It can act dominant, so it is best to establish early that you are the pack leader. However, you will be pleased to know that it has empathy towards the elderly, disabled, and children. As with other dogs, close supervision is needed with young unruly kids. Learning can be easy for an Aussie, but repetitive lessons can become boring. Keep your training fun and challenging. Positive reinforcements will also help make training easy.

There may be a particular predisposition when it comes to a breed’s intelligence and personality. However, environment, training, and socialisation can also influence in raising a well-rounded dog.


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Nutrition and Feeding

A typical serving for this small dog is 1/2–1 cup of excellent-quality dry dog food per day. It is important to measure its food and avoid free-feeding to ensure a trim body size. Like in every breed, the amount of food and feeding frequency depends on your pet’s age, size, build, activity level, and metabolism.

Typical calorie needs of an adult Australian terrier per day:

  • Senior and less active: up to 460 calories daily
  • Typical adult: up to 500 calories daily
  • Physically active/working dog: up to 600 calories daily

The Australian terrier as a small dog has specific needs different from large breeds. Choose high-quality brands specifically made for small breeds. Experts recommend dry food as it promotes chewing to maintain good oral health and keeps stool firm. This breed has a sensitive stomach and skin, so an inadequate diet can result in kidney and liver complications, intense itching, dry skin, and ear infections. Its diet should be mainly composed of high-quality meat such as lamb, beef, and chicken. Since all dogs require carbohydrates, avoid sources that contain gluten like corn, wheat, and soy.


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Health and Exercise

The average lifespan of an Aussie is twelve to fifteen years. It is generally healthy but prone to certain diseases and conditions. These include allergies, patellar luxation, diabetes mellitus, and Legg-Calve-Perthes disease.

As an active and energetic dog, it needs a significant amount of physical and mental exercises. Aside from long walks, playing in a securely fenced yard is needed. Make sure that it is not alone as it has a tendency to dig and ruin your garden, as well as chase and/or kill small animals. It is also an escape artist that can be challenging to catch.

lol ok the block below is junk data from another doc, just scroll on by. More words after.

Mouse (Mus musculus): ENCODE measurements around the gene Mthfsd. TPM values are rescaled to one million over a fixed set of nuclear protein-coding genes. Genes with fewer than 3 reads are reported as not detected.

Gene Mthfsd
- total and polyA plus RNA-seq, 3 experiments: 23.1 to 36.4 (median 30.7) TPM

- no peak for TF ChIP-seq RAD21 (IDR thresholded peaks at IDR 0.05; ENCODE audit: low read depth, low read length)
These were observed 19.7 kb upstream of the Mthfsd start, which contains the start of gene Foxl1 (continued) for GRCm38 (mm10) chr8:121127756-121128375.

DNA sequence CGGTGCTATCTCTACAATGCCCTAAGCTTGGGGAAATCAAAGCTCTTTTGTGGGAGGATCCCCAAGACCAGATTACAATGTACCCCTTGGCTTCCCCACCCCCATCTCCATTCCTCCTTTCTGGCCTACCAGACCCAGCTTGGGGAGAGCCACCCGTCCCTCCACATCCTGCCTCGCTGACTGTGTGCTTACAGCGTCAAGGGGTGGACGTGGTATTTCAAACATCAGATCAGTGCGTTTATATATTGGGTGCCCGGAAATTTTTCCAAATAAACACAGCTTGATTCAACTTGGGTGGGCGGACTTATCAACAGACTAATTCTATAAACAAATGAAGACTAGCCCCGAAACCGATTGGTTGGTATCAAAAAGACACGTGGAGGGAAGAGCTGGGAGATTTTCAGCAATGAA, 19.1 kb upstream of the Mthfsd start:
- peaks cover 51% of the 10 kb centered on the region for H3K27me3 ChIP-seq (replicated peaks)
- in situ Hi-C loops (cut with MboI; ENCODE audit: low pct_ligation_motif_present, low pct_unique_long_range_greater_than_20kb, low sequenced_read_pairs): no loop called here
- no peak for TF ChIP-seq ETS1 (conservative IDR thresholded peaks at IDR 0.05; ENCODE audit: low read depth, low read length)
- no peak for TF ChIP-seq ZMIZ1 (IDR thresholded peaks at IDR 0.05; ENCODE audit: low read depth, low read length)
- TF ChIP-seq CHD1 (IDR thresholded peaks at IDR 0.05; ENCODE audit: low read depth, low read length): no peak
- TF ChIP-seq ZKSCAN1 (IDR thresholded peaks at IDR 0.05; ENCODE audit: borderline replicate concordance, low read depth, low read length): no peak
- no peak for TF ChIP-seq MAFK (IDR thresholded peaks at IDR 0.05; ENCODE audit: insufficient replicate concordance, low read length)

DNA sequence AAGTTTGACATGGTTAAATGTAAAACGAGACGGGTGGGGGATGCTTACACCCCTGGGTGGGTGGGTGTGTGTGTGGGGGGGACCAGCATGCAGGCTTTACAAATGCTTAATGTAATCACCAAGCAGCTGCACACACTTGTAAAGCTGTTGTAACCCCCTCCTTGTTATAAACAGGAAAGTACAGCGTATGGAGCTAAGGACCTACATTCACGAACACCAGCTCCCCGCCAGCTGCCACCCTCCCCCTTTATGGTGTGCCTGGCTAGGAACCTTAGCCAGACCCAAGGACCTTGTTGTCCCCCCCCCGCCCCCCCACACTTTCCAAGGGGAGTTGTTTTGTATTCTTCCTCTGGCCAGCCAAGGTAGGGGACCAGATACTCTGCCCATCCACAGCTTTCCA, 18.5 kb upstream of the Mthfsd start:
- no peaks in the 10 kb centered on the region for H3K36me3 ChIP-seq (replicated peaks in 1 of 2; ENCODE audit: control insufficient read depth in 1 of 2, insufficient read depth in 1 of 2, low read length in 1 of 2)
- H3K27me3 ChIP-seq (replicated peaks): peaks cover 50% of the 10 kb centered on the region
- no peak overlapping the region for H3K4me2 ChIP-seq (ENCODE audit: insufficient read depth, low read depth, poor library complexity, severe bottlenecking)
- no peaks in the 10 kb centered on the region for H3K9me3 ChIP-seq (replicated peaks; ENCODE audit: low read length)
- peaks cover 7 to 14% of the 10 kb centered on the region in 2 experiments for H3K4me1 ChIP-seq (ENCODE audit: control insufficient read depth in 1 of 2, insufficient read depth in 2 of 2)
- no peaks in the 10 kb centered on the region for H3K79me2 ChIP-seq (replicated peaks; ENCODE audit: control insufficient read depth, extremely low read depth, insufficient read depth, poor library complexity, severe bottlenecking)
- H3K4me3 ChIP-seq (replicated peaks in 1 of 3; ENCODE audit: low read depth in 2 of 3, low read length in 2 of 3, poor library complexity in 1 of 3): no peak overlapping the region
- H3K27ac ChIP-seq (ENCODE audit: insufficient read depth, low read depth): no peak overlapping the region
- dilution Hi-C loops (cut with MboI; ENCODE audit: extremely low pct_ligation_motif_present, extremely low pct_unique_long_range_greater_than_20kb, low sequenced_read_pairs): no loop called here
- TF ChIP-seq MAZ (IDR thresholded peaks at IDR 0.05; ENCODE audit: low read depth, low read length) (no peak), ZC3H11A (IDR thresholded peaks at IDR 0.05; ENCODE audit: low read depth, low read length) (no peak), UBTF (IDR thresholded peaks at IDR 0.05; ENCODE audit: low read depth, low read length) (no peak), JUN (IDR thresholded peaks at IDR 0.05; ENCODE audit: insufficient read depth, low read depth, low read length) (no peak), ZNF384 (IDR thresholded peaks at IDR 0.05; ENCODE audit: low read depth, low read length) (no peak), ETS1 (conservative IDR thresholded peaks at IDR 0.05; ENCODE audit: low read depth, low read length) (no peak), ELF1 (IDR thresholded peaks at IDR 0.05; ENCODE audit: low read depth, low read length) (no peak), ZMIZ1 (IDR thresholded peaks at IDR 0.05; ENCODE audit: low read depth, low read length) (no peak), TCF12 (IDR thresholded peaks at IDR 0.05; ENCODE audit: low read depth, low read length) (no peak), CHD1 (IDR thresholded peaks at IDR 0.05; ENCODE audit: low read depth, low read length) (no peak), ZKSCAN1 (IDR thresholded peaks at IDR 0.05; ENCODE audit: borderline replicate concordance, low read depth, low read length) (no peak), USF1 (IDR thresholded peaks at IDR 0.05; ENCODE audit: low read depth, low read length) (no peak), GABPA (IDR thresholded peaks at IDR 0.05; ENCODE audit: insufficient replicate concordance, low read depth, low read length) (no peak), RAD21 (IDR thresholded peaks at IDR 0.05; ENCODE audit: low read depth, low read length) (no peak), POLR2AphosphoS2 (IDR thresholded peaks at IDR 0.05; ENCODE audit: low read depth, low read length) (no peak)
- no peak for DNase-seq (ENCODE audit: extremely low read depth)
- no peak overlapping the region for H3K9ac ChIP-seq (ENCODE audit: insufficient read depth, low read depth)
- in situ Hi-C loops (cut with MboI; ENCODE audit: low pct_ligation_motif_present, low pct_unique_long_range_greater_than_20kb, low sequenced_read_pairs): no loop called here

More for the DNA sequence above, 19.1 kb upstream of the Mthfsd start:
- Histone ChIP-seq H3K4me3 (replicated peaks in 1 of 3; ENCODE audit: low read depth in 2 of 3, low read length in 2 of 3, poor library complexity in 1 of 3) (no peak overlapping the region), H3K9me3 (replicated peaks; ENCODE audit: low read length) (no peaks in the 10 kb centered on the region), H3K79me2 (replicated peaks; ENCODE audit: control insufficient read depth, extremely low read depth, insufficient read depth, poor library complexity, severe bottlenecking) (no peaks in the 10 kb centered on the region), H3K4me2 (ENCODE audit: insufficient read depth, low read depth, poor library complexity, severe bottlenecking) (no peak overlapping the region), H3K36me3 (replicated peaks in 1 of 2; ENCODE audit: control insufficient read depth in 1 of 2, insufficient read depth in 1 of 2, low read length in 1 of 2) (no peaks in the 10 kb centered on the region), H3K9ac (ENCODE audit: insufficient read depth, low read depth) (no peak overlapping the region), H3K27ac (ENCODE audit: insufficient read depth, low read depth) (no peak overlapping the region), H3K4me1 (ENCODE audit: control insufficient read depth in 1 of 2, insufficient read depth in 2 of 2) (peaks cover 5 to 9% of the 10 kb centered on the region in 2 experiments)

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Cost of Ownership

The love and loyalty that owners receive from their dogs are priceless. However, the reality is that dog ownership is costly. A rough estimate to care for an Australian terrier will be £60–£100 per month. The amount depends on the insurance coverage you choose, which can be around £17 for basic and £40 for a lifetime. Food and treats cost about £45 a month. Essential equipment like crates, beds, leads, collars, bowls, and others will be an additional £200.

In terms of maintaining the well-being of your dog, veterinary costs for initial and booster vaccination, regular health checks, and neutering/spaying can go as high as £900 per year. This does not include major veterinary procedures and long-term treatments in case your dog needs them.


Australian Terrier Breed Highlights

  • The Australian terrier is a small dog that takes up less space.
  • It easy to groom because of its shaggy and rough weatherproof coat that resists tangles and repels dirt.
  • It is an intelligent, confident, and silly dog.
  • It may be stubborn, but has empathy towards the elderly and kids.
  • The breed is active and has high exercise needs.
Australian Terrier

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Disclaimer:
The information, including measurements, prices and other estimates, on this page is provided for general reference purposes only.